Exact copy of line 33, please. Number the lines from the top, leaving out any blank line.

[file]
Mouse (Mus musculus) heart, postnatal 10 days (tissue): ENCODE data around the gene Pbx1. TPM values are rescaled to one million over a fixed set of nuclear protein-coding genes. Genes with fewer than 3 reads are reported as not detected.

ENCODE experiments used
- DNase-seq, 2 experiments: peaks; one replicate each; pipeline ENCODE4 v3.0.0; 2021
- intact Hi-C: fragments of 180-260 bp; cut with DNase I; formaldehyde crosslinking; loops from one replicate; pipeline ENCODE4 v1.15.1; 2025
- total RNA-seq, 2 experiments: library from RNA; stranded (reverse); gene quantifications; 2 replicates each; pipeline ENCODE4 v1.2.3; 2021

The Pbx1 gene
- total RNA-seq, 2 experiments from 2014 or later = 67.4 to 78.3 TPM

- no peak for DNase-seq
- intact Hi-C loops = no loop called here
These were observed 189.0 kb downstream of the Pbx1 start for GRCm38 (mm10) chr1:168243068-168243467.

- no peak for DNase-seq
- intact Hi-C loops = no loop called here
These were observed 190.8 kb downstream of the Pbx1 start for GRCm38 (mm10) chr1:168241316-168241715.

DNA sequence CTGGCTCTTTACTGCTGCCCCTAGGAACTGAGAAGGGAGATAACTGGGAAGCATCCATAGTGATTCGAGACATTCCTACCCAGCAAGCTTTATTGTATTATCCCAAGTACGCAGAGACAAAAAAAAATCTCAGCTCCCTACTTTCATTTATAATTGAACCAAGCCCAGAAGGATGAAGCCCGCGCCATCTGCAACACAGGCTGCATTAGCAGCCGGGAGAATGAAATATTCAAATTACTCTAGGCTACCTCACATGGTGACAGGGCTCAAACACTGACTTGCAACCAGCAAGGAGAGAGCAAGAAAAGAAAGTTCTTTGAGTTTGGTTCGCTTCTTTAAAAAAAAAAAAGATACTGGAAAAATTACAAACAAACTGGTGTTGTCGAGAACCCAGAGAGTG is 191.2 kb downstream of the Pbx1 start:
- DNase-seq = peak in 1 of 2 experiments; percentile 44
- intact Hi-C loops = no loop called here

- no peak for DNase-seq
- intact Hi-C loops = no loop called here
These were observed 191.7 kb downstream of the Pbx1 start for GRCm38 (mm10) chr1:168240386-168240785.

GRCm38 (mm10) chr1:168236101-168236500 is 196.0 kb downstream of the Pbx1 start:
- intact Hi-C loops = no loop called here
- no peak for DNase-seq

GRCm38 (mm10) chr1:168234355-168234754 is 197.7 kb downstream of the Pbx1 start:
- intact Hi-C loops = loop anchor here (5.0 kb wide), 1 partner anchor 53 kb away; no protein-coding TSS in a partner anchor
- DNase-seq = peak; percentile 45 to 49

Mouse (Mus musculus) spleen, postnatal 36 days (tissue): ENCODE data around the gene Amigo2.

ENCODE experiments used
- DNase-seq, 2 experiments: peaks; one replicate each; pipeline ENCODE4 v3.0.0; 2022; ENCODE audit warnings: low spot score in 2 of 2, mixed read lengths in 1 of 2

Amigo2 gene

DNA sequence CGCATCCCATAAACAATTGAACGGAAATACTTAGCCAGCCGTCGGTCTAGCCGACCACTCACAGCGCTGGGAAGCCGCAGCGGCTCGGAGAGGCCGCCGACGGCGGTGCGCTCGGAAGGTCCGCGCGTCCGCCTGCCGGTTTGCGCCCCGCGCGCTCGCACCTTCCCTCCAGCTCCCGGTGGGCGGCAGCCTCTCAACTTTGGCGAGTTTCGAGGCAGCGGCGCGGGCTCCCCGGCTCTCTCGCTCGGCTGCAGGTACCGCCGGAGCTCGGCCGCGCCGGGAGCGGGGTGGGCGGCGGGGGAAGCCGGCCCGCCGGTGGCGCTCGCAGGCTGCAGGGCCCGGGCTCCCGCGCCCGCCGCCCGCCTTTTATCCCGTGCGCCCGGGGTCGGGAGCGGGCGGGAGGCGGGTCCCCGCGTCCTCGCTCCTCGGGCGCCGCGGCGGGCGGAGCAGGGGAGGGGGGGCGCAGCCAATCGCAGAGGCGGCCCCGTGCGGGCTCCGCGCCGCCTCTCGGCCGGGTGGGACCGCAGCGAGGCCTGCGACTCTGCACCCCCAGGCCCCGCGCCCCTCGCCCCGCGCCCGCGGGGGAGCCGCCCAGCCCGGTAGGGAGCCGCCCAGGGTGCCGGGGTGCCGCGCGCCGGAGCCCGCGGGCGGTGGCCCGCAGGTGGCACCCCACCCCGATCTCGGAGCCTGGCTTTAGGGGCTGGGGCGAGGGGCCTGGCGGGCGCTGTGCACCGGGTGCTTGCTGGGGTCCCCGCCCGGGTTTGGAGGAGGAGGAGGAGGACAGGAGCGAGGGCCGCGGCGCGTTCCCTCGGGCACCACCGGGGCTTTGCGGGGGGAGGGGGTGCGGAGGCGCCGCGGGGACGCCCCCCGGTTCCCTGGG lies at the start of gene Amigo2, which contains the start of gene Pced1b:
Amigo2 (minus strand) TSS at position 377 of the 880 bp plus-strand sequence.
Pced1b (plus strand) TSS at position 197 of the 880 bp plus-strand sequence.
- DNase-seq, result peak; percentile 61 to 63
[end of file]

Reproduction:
- DNase-seq, result peak; percentile 61 to 63